Recent progress in the treatment of variceal bleeding might have reduced the impact of variceal bleeding on survival in patients with esophageal varices. We conducted a retrospective cohort study in an attempt to re-evaluate the clinical significance of variceal bleeding.
A cohort of 304 patients with liver cirrhosis and esophageal varices, who had no previous history of variceal bleeding and no prophylactic therapy, was studied.
During a median follow-up period of 32 months, 55 patients (18%) bled from varices and 111 (37%) died. Variceal hemorrhages accounted for 15% of total deaths. The mortality of first variceal bleeding was 25% in the whole group, but was remarkably different depending on liver function at the time of bleeding (0% in grade Child A vs 55% in grade C; P < 0.05). Among the survivors of first bleeding, 30% experienced rebleeding. Form of varix, red color sign and heavy drinking were the independent risk factors for first variceal bleeding. Multivariate analysis revealed that variceal bleeding still had a significant (P < 0.001) impact on death in the whole cohort, when other independent prognostic factors such as age, ascites, encephalopathy, platelet count, serum albumin level and hepatocellular carcinoma were adjusted. Furthermore, in subgroup analyses, variceal bleeding was more strongly (P < 0.001) linked to death in patients with alcoholic cirrhosis than in those with non-alcoholic cirrhosis, and showed a significant association with survival only for the patients in Child grade B.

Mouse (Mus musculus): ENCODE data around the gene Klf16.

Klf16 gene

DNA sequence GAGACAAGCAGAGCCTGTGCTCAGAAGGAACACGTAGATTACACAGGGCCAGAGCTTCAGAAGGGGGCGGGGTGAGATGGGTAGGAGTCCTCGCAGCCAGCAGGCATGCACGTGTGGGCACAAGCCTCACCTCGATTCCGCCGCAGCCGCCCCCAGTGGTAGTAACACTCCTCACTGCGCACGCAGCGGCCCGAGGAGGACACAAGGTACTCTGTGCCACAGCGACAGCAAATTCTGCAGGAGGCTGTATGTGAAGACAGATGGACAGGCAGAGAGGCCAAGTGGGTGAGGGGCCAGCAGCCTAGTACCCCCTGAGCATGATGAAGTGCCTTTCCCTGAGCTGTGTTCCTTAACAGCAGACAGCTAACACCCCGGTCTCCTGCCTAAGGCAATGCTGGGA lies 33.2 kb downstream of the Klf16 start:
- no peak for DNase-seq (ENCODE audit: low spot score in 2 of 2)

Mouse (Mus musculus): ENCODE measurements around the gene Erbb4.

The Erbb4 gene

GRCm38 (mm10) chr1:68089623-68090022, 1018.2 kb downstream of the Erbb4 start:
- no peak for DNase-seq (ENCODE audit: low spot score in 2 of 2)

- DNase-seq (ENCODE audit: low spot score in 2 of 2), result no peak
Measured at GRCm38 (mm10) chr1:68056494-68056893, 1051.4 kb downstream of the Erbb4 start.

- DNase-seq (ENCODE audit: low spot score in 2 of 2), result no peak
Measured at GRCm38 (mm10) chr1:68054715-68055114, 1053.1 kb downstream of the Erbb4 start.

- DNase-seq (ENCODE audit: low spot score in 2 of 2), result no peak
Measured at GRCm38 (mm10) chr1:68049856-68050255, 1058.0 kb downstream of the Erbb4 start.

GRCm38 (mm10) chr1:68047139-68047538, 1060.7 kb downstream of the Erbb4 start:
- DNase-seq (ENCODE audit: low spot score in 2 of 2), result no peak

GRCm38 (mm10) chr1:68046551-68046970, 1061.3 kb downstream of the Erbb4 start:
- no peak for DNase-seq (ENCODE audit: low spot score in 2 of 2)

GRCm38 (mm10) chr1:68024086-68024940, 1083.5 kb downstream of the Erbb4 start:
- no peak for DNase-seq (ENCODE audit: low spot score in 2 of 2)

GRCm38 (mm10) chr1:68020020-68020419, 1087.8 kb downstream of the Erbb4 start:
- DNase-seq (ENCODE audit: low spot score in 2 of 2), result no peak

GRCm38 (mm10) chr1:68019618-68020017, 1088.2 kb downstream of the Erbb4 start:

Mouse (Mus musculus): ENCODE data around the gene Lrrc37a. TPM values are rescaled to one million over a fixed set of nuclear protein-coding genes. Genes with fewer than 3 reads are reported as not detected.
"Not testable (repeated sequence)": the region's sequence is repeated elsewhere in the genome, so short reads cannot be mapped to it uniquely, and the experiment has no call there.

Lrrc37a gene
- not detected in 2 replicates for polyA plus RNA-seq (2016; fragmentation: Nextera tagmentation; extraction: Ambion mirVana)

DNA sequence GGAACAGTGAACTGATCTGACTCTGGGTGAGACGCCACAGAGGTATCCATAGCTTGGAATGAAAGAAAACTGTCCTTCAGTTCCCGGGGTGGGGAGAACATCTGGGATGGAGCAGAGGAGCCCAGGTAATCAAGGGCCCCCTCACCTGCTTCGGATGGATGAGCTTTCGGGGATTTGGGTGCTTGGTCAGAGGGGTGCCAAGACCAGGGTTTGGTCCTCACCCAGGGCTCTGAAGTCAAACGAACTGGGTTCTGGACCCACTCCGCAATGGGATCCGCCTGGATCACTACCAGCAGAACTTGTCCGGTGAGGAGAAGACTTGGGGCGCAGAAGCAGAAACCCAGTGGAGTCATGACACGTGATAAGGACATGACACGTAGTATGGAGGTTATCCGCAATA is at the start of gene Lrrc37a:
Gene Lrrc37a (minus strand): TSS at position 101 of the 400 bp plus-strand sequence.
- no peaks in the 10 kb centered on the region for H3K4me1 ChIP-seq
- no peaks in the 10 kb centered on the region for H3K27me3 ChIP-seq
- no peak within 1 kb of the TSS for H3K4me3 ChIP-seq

Variceal bleeding has various prognostic impacts depending on the etiology of cirrhosis or on the degree of liver dysfunction, and this needs to be taken into account in the prophylaxis against first variceal bleeding.